Thorne in August 2007
Kip Stephen Thorne
June 1, 1940
Logan, Utah, U.S.
|Education|| California Institute of Technology (B.S.)|
Princeton University (M.S., Ph.D.)
|Known for|| Thorne-Żytkow object |
Linda Jean Peterson
(m. 1960;div. 1977)
Carolee Joyce Winstein
|Awards|| Lilienfeld Prize (1996)|
Albert Einstein Medal (2009)
Special Breakthrough Prize in Fundamental Physics (2016)
Gruber Prize in Cosmology (2016)
Shaw Prize (2016)
Kavli Prize (2016)
Harvey Prize (2016)
Princess of Asturias Award (2017)
Nobel Prize in Physics (2017)
Lewis Thomas Prize (2018)
|Fields|| Astrophysics |
|Institutions||California Institute of Technology|
|Thesis||Geometrodynamics of cylindrical systems (1965)|
|Doctoral advisor||John Archibald Wheeler|
|Doctoral students|| William L. Burke |
Carlton M. Caves
Lee Samuel Finn
Sándor J. Kovács
David L. Lee
Don N. Page
William H. Press
Richard H. Price
Bernard F. Schutz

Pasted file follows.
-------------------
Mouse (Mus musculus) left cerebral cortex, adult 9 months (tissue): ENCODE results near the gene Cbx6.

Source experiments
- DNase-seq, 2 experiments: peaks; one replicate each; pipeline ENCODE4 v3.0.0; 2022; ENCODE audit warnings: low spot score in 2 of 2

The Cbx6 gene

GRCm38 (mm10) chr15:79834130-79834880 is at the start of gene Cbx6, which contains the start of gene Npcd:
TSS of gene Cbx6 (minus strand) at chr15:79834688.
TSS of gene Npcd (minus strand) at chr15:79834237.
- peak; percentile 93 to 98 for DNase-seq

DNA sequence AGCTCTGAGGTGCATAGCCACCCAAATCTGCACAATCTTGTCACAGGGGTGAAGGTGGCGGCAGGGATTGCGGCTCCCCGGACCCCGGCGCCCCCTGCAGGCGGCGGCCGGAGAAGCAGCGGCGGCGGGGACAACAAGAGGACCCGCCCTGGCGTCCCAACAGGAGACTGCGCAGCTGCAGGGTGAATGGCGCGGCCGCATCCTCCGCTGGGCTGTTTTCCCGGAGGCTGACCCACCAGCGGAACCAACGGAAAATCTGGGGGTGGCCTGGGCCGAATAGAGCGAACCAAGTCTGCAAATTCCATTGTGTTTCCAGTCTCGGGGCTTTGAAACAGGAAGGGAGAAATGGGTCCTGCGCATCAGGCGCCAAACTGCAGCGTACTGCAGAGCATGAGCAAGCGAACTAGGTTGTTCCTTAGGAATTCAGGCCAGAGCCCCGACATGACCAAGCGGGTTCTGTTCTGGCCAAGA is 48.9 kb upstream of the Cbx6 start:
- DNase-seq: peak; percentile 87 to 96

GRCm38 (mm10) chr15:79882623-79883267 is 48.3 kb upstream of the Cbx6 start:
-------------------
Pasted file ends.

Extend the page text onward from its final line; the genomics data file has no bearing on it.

Clifford Martin Will
Kip Stephen Thorne (born June 1, 1940) is an American theoretical physicist and Nobel laureate, known for his contributions in gravitational physics and astrophysics. A longtime friend and colleague of Stephen Hawking and Carl Sagan, he was the Feynman Professor of Theoretical Physics at the California Institute of Technology (Caltech) until 2009 and is one of the world's leading experts on the astrophysical implications of Einstein's general theory of relativity. He continues to do scientific research and scientific consulting, most notably for the Christopher Nolan film Interstellar .
In 2017, Thorne was awarded the Nobel Prize in Physics along with Rainer Weiss and Barry C. Barish "for decisive contributions to the LIGO detector and the observation of gravitational waves".
Thorne was born in Logan, Utah on June 1, 1940. His father was a chemist, his mother Alison (née Comish) Thorne, was an economist and the first woman to receive a Ph.D. in the discipline from Iowa State College.Raised in an academic environment, two of his four siblings also became professors. Thorne's parents were members of The Church of Jesus Christ of Latter-day Saints (Mormons) and raised Thorne in the LDS faith, though he now describes himself as atheist. Regarding his views on science and religion, Thorne has stated: "There are large numbers of my finest colleagues who are quite devout and believe in God [...] There is no fundamental incompatibility between science and religion. I happen to not believe in God."